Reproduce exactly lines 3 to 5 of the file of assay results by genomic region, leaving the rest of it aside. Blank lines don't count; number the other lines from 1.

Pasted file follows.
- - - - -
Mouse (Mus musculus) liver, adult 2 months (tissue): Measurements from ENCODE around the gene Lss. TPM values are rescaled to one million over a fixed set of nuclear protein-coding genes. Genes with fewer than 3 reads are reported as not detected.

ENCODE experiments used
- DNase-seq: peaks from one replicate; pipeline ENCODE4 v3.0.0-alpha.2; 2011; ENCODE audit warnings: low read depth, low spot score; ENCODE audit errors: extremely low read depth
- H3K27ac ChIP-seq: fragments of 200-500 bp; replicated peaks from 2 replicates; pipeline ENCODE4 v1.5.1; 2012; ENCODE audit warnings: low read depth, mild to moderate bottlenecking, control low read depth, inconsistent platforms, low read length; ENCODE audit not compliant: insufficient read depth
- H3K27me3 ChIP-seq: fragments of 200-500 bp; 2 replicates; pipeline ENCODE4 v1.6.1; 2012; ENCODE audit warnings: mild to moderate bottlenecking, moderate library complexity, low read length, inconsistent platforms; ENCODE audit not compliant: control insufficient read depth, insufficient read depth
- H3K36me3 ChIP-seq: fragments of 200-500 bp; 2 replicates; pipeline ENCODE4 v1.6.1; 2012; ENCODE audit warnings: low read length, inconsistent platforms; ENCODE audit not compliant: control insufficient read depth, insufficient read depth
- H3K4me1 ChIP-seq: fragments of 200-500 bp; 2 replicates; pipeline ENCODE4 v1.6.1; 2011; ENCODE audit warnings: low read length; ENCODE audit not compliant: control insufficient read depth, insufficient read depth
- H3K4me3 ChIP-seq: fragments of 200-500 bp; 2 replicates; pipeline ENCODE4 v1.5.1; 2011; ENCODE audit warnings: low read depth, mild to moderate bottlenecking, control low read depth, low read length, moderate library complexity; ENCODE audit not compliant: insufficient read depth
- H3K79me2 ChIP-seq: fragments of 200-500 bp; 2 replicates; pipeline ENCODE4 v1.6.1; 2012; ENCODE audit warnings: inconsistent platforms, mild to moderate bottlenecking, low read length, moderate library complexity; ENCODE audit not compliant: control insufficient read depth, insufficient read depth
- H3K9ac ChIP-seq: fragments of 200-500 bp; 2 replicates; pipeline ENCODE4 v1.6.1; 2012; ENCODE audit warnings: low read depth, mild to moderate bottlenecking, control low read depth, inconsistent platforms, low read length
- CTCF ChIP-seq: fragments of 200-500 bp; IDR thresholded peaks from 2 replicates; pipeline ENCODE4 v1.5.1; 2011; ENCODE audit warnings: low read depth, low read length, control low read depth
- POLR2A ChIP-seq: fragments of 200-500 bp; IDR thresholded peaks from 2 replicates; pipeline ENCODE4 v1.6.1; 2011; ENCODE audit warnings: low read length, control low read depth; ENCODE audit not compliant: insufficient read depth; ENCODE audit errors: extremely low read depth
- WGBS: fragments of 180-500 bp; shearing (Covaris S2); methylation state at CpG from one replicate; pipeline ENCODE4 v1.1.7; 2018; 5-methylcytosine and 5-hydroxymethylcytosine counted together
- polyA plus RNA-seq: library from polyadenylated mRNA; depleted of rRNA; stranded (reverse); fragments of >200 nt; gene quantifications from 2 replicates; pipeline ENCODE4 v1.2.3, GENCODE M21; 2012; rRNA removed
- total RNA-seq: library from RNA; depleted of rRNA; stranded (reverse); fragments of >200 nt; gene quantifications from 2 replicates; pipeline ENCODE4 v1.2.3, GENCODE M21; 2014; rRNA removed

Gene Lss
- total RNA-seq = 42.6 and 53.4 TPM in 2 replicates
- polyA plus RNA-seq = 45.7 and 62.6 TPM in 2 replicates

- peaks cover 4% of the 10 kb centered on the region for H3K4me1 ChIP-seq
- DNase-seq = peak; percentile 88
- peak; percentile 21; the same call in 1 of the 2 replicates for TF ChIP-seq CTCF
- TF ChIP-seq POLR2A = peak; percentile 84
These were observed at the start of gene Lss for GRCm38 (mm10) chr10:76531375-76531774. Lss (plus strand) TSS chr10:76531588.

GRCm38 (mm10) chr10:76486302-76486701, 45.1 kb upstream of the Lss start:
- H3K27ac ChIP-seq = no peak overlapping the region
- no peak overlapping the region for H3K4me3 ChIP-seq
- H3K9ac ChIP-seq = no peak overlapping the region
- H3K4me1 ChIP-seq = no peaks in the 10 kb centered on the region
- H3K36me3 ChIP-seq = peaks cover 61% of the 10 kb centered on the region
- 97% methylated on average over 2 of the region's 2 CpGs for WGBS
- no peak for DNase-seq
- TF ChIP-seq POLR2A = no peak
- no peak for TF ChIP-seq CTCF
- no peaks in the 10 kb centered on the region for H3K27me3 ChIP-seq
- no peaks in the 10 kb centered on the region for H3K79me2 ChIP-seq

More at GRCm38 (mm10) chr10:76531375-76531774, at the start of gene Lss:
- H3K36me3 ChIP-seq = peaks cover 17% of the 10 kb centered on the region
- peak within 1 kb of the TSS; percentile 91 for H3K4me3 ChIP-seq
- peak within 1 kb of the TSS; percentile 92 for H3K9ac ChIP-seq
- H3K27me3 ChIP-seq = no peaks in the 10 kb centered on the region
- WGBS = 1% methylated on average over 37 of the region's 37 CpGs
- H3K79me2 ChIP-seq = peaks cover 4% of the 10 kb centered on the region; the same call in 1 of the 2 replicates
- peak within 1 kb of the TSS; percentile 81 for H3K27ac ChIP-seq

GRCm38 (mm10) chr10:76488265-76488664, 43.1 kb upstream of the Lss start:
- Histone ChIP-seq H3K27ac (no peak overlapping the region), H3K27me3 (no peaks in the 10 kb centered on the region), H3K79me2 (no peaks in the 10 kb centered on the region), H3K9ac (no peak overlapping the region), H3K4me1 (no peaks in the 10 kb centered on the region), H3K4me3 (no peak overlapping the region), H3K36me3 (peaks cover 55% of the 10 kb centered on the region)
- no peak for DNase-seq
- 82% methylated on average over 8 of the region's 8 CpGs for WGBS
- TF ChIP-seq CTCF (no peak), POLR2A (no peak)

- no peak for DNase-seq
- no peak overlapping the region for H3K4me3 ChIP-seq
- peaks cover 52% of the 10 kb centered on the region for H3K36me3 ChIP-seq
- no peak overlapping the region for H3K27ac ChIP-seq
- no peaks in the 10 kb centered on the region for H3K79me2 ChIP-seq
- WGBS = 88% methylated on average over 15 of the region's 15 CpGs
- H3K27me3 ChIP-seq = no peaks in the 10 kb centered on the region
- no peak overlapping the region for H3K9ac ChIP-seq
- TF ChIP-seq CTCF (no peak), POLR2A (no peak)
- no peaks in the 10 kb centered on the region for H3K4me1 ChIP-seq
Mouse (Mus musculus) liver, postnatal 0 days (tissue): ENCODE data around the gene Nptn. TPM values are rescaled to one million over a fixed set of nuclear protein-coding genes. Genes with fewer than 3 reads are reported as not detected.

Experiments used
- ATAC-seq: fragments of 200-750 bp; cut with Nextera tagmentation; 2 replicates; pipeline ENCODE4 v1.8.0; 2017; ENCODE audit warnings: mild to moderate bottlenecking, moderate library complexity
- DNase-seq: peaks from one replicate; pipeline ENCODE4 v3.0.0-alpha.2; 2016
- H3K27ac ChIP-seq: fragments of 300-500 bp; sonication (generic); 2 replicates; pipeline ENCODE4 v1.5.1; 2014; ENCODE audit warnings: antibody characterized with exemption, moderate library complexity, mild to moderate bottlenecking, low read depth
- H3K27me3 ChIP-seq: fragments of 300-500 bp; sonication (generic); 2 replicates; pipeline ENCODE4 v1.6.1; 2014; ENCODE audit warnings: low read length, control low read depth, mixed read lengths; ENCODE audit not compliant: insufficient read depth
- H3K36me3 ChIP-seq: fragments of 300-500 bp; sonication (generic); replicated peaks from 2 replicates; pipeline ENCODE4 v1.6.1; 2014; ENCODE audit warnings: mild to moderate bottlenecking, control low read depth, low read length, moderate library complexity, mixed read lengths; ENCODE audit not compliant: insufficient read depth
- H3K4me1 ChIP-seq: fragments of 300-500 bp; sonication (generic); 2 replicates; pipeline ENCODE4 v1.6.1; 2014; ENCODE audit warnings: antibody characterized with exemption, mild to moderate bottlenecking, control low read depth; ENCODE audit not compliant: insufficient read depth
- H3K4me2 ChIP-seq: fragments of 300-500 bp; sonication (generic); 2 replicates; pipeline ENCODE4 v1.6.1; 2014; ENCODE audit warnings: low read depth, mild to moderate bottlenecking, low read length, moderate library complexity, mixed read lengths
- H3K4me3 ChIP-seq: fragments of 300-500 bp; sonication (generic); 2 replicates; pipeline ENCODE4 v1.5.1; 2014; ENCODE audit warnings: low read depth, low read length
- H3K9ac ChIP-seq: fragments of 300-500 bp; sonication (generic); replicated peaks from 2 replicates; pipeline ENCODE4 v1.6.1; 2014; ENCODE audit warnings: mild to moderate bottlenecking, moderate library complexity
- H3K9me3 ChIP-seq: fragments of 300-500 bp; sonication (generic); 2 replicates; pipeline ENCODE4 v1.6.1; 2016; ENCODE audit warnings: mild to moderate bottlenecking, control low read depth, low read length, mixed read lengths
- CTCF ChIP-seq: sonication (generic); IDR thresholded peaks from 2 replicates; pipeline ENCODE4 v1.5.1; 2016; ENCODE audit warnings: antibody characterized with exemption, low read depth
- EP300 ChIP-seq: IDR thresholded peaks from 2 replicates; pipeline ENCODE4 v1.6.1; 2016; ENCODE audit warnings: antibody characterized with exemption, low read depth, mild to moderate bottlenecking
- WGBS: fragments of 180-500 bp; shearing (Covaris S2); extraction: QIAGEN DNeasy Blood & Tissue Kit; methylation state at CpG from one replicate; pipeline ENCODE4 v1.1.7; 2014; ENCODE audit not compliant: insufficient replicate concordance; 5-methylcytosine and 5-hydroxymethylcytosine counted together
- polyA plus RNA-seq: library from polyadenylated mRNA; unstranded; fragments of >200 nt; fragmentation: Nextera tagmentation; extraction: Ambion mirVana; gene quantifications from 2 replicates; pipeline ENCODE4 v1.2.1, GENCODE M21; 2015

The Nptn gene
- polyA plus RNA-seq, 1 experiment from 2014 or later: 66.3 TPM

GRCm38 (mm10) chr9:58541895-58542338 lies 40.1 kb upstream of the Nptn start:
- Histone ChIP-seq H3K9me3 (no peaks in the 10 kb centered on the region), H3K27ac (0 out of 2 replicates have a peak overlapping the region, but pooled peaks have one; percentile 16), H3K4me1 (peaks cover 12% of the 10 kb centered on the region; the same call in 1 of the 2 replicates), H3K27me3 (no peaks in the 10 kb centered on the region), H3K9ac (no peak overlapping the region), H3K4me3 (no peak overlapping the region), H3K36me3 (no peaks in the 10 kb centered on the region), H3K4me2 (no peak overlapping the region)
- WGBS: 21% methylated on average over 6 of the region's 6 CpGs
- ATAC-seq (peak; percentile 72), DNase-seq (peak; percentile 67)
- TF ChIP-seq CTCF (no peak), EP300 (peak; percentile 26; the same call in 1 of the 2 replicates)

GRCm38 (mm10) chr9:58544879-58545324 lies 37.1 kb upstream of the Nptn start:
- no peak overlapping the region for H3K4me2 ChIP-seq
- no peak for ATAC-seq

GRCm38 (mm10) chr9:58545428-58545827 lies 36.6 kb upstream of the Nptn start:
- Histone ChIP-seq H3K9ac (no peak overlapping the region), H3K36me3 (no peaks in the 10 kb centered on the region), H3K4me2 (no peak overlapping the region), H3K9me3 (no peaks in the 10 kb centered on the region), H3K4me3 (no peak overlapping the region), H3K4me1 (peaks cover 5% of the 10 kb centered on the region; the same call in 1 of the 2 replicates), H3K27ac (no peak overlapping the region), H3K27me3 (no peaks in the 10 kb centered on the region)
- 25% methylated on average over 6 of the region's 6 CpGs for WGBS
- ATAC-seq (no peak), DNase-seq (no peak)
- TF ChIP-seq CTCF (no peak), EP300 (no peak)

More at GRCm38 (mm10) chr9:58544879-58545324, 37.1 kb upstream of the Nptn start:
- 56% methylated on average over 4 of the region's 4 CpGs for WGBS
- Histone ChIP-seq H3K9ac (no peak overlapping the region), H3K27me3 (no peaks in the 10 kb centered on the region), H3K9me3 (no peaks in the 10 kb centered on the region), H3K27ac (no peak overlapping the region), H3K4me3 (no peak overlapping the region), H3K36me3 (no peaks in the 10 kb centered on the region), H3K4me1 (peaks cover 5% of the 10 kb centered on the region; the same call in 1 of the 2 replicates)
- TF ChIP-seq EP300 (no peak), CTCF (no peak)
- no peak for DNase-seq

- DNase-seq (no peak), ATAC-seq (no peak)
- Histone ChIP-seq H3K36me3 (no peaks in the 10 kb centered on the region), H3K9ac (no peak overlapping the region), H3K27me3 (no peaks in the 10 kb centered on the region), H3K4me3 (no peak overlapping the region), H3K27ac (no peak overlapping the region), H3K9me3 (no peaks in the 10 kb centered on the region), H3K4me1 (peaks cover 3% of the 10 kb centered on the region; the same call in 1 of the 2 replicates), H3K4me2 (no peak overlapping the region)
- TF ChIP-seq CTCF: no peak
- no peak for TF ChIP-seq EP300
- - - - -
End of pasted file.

- DNase-seq: peaks from one replicate; pipeline ENCODE4 v3.0.0-alpha.2; 2011; ENCODE audit warnings: low read depth, low spot score; ENCODE audit errors: extremely low read depth
- H3K27ac ChIP-seq: fragments of 200-500 bp; replicated peaks from 2 replicates; pipeline ENCODE4 v1.5.1; 2012; ENCODE audit warnings: low read depth, mild to moderate bottlenecking, control low read depth, inconsistent platforms, low read length; ENCODE audit not compliant: insufficient read depth
- H3K27me3 ChIP-seq: fragments of 200-500 bp; 2 replicates; pipeline ENCODE4 v1.6.1; 2012; ENCODE audit warnings: mild to moderate bottlenecking, moderate library complexity, low read length, inconsistent platforms; ENCODE audit not compliant: control insufficient read depth, insufficient read depth